Since I began with the owner of a large estate, I will also end with the owner of a large estate. That is, Reb Berl Zhloner. He owned the estate at Novoilania that included fields and forests. He ran his farm with a firm hand and frightened all of the villagers in the area. After the government ordinance was published, he too was forced to sell his estate.

Avraham Layzerovitch


[Page 98]

During the First World War

Translated by Judy Montel

On August 1, 1914, World War I broke out. Its initial events hit the Jews of Zhetl hard. The sons were conscripted into the Russian army, and the fathers were set to digging defense works. Streams of war refugees passed through the streets of Zhetl as well as the columns of the Russian army, retreating from the front. Many families fell victim to looting by the rampaging Cossacks and in more than a few houses hunger and want appeared. Because of this situation, quite a few families decided to escape to central Russia, far from the front.

In September of 1915, Zhetl was conquered by troops of victorious Germany. The fact that the town was somewhat distant from the front line allowed the German authorities to set up a civilian administration with a local police force and a local municipal government. Leib Luski OBM was appointed chairman of the city and Meyrim Epstein OBM was appointed police commander.

Although the Germans enlisted the townspeople for forced labor, in general they governed decently and Zhetl could heave a sigh of relief after the years of Tsarist rule. Creative forces that had been suppressed and functioned underground, now burst forth unbridled and openly organized public activities. Two clubs were set up in the town: the Zionist and the Dramatic-Literary, whose lectures, question and answer parties and reading rooms concentrated all of the forces that hungered for culture. The Zionist club, on which interest centered, led by Efraim Blogolovski-Hermoni also published an oral newspaper in Yiddish and in Hebrew that reflected the life of town.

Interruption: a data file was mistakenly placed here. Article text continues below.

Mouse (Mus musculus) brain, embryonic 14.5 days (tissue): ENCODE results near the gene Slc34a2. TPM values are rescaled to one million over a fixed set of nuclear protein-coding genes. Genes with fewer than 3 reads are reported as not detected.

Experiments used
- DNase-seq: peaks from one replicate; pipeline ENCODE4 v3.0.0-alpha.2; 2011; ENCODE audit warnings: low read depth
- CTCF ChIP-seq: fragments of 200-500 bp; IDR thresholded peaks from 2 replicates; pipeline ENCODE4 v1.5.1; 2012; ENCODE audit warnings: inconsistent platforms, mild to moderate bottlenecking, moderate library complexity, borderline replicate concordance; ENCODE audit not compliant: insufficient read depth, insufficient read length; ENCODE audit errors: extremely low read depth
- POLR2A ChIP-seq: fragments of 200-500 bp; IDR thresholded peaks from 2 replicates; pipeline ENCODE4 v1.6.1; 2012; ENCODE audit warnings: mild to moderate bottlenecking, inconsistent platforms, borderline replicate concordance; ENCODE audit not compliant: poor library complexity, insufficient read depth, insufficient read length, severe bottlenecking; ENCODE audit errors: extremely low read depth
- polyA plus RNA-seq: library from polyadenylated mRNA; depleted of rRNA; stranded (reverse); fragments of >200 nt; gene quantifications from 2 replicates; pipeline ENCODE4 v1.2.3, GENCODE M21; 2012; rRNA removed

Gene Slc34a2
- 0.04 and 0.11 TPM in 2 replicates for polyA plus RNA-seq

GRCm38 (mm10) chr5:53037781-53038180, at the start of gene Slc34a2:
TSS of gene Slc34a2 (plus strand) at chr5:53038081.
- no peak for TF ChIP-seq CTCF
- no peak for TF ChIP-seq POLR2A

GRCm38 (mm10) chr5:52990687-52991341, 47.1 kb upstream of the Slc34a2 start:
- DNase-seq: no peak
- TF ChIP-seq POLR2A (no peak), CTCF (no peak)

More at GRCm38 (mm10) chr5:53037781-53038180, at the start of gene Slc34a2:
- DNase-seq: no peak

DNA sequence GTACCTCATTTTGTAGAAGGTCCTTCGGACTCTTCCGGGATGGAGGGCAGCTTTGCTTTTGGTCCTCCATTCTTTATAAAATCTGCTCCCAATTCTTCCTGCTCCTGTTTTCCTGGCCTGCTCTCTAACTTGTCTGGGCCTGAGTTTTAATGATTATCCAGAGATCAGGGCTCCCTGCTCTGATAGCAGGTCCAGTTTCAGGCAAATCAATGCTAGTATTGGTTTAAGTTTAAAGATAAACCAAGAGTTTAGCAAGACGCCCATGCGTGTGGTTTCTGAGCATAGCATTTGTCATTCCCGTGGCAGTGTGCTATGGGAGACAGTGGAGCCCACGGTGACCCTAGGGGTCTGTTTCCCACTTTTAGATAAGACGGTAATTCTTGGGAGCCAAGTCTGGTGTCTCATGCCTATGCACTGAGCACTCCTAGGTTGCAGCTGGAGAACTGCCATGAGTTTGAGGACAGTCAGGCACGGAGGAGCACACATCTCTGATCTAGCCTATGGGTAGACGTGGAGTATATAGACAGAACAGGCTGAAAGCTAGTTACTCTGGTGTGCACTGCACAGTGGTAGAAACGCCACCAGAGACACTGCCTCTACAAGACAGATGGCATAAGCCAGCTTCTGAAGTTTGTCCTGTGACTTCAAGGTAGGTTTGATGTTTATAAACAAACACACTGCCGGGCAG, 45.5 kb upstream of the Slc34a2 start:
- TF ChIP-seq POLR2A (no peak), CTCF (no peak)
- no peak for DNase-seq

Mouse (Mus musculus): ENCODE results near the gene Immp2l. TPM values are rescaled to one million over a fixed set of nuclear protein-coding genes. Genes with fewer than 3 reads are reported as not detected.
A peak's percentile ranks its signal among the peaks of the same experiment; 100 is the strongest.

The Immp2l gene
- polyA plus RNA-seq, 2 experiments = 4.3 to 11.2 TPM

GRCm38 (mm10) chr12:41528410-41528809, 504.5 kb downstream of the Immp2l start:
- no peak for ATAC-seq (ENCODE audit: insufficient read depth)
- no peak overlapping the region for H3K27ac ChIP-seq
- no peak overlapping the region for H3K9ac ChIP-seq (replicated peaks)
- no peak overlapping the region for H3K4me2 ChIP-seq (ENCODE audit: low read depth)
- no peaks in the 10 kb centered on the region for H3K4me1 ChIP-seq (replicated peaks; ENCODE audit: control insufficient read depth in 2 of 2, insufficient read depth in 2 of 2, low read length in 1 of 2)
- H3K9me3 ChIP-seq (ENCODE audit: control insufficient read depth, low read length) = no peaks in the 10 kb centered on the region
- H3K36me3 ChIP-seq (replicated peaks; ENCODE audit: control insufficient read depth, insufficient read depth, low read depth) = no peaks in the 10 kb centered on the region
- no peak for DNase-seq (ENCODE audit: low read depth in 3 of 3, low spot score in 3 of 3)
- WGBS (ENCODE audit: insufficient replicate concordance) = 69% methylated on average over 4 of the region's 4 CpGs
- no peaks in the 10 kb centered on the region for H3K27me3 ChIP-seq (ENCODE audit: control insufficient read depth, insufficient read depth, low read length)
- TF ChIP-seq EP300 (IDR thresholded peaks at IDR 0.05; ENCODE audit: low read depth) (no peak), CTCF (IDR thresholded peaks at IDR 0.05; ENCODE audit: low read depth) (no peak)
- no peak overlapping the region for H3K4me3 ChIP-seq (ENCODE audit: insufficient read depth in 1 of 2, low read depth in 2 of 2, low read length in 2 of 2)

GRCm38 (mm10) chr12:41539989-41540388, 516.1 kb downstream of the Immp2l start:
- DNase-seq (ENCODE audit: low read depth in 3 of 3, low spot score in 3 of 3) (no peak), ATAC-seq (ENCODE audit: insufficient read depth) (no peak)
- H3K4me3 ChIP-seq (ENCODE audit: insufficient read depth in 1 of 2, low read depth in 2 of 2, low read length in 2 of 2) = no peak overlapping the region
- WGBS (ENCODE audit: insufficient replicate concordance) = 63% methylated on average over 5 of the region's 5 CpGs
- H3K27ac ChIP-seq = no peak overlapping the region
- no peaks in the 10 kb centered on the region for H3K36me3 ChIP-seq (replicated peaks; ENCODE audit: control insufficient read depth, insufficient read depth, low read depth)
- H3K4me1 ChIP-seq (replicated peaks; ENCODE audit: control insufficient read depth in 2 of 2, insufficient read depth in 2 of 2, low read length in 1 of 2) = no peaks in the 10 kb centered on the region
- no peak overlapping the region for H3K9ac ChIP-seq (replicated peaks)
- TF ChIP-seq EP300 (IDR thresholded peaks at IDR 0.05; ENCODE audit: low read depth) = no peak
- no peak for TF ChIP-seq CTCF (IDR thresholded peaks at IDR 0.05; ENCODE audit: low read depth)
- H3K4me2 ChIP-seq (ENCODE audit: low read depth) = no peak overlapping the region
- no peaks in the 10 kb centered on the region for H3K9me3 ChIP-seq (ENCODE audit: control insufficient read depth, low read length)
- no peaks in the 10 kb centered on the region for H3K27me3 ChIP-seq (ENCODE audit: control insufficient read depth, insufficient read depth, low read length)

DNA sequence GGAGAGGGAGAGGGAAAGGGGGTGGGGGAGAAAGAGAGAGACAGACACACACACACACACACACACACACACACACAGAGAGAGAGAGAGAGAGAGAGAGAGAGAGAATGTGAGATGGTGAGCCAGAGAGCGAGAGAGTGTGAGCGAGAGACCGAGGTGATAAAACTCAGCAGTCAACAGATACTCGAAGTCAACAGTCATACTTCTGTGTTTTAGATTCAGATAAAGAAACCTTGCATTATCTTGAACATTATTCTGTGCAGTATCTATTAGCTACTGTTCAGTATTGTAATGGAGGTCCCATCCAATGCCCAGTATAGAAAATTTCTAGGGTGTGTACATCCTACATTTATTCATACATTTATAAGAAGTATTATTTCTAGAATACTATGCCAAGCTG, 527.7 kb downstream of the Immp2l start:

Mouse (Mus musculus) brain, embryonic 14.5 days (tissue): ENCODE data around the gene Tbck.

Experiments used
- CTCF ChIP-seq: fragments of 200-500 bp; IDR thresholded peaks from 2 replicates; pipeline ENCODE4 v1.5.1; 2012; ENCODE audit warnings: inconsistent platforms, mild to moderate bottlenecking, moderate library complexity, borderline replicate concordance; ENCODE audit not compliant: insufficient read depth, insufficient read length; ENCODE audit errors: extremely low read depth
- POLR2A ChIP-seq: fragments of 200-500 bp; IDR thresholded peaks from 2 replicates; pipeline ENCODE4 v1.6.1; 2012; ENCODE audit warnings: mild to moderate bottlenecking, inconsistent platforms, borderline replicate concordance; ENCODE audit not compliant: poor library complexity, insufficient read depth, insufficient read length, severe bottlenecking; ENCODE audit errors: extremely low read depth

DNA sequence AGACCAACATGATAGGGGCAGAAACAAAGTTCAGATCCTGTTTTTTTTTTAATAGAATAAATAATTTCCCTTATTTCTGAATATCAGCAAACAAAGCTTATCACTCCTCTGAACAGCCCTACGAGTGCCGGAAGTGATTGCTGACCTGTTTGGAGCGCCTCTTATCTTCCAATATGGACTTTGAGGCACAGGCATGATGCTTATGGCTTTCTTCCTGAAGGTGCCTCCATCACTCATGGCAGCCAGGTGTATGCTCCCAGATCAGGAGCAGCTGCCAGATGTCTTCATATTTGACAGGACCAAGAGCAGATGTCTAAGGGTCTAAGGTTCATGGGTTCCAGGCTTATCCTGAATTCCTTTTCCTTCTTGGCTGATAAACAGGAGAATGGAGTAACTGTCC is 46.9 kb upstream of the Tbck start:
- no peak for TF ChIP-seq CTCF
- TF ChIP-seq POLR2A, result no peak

However, alongside the cultural development, the poverty and deprivation the community suffered must be mentioned. In order to ease the lot of many, community leaders set up a popular kitchen that gave out 100 meals a day for free or a nominal fee. 150 families received financial aid and hundreds of refugees and forced-laborers were helped. Above all others, the children's kitchen was most notable which saved hundreds of children from hunger and stunted growth.

In November of 1917 [sic – this actually took place in November of 1918] the German revolution broke out and as a result German troops retreated from the conquered areas. To mark the liberation from German occupation, Zhetl organized a public celebration. However, before Zhetl had recovered from the joy of liberation it was caught up in political upheaval, groups of Bolsheviks and Polish Legionnaires came through from time to time, but neither established their rule in the town. Sometimes one group would arrive and sometimes they would leave the town and all of this was accompanied by fear, looting, searches and at times even arrests and murder. In order to escape this terrible fate and to release the town from the nightmare of the Polish Legionnaires, the community leaders, headed by Rabbi Reb Zalmen Sorotzkin and Yisrael Ozer Brishenski, used the method of mediation and giving bribes. These time-tried methods brought a temporary calm to the Zhetl community. In this period the “Jewish Republic” was also founded in Zhetl, the home rule of the Jews of Zhetl equipped with arms and defenses, as described in this volume by Efraim Hermoni.

In 1920 the Russian-Polish war broke out. The columns of retreating Poles, and afterwards the fleeing Bolsheviks and the persecution by the deserters who gathered in the forest all had an effect on the Zhetl community.

For two and a half years, Zhetl was thrown from one government to the other and as a result of the constant political changes deprivation, hunger and disease only spread. Only in the middle of 1921 did the civilian Polish government stabilize and then a new period began in the history of the Zhetl community.